Year-end economic musings
Last July, I wrote about trends in U.S. retail electric sales as an indicator of economic activity, and how this recession compares to prior on that metric. We’ve kept tracking that data, and it gets more interesting with each passing month. Here then, a quick update.
First off, a lament. I wish EIA would update their electric sales more frequently. As of December, their databases are current through August. So whatever happened during the fall remains unknowable, at least for now.
Good news first. The economy continues its recovery, and the rate of that recovery appears to be accelerating.
Retail electric sales aren’t yet back to the trend growth they were on in 2007, but have made up all the ground lost in 2009, recovering faster than they collapsed.
In my prior post, I noted how the recessions have always ended with such recoveries, but the mix of sales has been subtly shifted each time, essentially accelerating the long-term deindustrialization trend of the U.S. economy. All sectors enter U.S. downturns together, but the industrial sector has been less likely to emerge. So far, this recession is continuing that pattern:
The scales are slightly different on these plots to make it easy to read, and on an absolute basis, much of the growth has come from the industrial sector. But on an absolute basis, most of the load destruction happened in the industrial sector — so what’s more interesting to me is the relative gains. In that case, it’s all about residential, and to a lesser degree commercial. The industrial sector is not only still well below their pre-recession purchases, but — unlike the other two sectors — appears to be slowing down. To my eye, that looks like another bout of permanent de-industrialization, which can’t be good news for employment figures.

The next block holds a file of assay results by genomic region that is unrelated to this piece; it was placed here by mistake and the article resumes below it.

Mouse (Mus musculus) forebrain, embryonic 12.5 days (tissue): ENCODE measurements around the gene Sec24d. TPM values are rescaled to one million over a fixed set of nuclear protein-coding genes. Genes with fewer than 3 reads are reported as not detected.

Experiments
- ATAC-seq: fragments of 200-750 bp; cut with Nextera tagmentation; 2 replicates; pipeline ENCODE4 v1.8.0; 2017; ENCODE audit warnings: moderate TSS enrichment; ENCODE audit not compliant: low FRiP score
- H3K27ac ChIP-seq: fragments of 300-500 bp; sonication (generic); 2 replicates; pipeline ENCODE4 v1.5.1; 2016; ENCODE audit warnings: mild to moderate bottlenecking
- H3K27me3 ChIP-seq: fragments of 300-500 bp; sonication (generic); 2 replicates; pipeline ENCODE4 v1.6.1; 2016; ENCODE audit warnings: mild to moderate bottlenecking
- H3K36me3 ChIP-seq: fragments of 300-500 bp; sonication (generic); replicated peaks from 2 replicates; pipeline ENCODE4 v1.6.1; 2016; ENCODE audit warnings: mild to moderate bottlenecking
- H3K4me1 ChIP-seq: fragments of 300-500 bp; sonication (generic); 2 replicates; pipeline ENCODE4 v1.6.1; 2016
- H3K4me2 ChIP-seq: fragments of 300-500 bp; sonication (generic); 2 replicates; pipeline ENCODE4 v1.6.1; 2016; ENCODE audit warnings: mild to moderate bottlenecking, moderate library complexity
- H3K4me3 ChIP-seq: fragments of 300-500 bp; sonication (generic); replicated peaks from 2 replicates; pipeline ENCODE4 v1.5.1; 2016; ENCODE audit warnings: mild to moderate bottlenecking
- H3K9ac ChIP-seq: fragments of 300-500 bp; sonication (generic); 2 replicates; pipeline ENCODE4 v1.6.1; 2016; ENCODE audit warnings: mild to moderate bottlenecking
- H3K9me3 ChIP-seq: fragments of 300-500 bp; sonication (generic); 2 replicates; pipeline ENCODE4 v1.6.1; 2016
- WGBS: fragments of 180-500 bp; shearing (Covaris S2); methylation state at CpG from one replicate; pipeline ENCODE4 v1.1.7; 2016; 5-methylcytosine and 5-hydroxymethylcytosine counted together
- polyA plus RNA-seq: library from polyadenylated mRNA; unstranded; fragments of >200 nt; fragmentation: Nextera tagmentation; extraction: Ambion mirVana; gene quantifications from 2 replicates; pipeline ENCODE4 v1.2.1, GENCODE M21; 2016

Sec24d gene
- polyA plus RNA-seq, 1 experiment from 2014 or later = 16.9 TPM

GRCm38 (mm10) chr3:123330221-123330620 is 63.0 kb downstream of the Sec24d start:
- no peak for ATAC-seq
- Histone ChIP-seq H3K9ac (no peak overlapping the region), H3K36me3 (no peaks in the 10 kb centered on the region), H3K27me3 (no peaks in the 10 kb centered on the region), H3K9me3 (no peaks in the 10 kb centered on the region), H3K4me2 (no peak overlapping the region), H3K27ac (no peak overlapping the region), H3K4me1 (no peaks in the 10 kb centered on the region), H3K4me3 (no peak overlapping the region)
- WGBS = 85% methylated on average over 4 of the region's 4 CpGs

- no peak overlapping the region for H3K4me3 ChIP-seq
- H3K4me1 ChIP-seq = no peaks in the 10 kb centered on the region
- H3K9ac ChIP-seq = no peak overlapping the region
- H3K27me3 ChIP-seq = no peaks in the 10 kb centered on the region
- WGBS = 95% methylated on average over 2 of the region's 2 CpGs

I’m at a loss to explain the residential data. Pre-recession, we had too many homes, easy credit, rapid construction, booming demand for plasma TVs and other consumer electronics … I get why all that leads to rising residential electric sales. But the data is showing that as of this summer, we were at all time highs for residential electric sales. Maybe there’s a seasonal impact, but all these data-points are on a trailing-12-month basis, so that can’t be a huge effect. I’m at a loss to square that with housing vacancy rates, unemployment and slower consumption. Any ideas?
What remains clear is that while the economy is rebounding, it is simultaneously restructuring, becoming ever-less dependent on industrial activity. That troubles me, for what it says about the long-term prospects of the U.S. economy.